LADOT Installs New Flashing Signage At Deadly Venice Crosswalk

New flashing pedestrian signage installed on Pacific Avenue in Venice. All photos by Joe Linton/Streetsblog L.A.
New flashing pedestrian signage installed on Pacific Avenue in Venice. All photos by Joe Linton/Streetsblog L.A.

In mid-February, the city of Los Angeles Transportation Department (LADOT) installed new flashing signage at a dangerous Venice crosswalk. The crosswalk is located at the intersection of Pacific Avenue and Sunset Avenue.

In October 2017, Damon Shear was killed at the site. He was walking legally in the crosswalk, when a speeding driver swerved around to pass to the right of a stopped car, then crashed into Shear sending his body flying 30 feet.

LADOT had already planned safety improvements at the site. According to LADOT spokesperson Oliver Hou, the department received a federal Highway Safety Improvement Program (HSIP) grant to install “a few dozen” Rectangular Rapid Flash Beacons (RRFBs). Then the inventor of the RRFB patented the design, leading the Federal Highway Administration (FHWA) to rescind its prior interim approval of RRFB use. FHWA pushes to standardize U.S. streets, so they do not support specific patented traffic control devices.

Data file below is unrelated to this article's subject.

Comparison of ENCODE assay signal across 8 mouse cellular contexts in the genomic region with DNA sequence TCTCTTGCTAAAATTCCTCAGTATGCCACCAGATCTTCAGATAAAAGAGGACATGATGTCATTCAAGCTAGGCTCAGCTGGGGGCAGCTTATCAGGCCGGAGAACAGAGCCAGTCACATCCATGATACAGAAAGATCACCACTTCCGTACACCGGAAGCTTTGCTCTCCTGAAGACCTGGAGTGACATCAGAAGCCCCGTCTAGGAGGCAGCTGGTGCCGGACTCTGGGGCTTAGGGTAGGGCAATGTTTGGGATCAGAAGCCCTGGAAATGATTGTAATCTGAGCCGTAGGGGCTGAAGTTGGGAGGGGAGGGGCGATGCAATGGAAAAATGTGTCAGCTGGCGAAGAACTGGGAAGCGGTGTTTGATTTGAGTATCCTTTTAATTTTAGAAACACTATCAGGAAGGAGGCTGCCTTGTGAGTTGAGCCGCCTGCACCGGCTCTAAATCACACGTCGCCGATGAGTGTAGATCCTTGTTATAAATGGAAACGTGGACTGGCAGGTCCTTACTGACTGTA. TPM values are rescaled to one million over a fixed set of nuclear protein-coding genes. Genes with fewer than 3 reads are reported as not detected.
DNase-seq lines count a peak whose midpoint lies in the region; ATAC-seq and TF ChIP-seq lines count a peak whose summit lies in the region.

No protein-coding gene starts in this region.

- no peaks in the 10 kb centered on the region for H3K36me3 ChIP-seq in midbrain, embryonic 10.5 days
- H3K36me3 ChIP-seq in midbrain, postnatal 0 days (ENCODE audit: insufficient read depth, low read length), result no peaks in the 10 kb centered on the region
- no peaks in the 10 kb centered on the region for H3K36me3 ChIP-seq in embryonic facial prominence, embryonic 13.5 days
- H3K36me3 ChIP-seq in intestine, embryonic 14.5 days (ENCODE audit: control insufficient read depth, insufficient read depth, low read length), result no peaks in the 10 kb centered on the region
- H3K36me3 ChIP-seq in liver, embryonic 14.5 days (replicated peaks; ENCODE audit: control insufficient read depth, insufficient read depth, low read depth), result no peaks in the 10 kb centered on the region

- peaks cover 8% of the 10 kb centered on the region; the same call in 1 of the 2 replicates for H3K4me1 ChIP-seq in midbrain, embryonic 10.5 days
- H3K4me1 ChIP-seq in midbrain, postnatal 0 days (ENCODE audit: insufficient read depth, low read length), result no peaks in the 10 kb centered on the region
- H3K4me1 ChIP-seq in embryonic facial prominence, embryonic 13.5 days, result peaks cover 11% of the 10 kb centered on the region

This has led LADOT to test out alternative pedestrian safety treatments that are supported by FHWA. The Venice crosswalk’s flashing LED pedestrian crossing sign is one of two alternatives the department is currently looking to use to substitute for the planned RRFBs.

Streetsblog visited the Venice crosswalk site last week.

The crosswalk’s flashing LEDs are activated by pressing the button.

Pedestrians push the button to activate the flashing signage
Pedestrians push the button to activate the flashing signage
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The flashing sign is powered by a solar panel at the top
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View of pedestrian crossing Pacific Avenue at Sunset Avenue

LADOT will also be evaluating another similar FHWA-approved flashing pedestrian signage design.

Via a council motion heard at Transportation Committee on February 14, L.A. City Councilmember Mike Bonin has pushed for the city to resolve the design issues and to move forward with pedestrian safety device installation. Hou reports that LADOT will be modifying specifications to shift their planned RRFBs to an alternative design in order to use the grant funding to install these safety improvements “sometime in 2018.”

 

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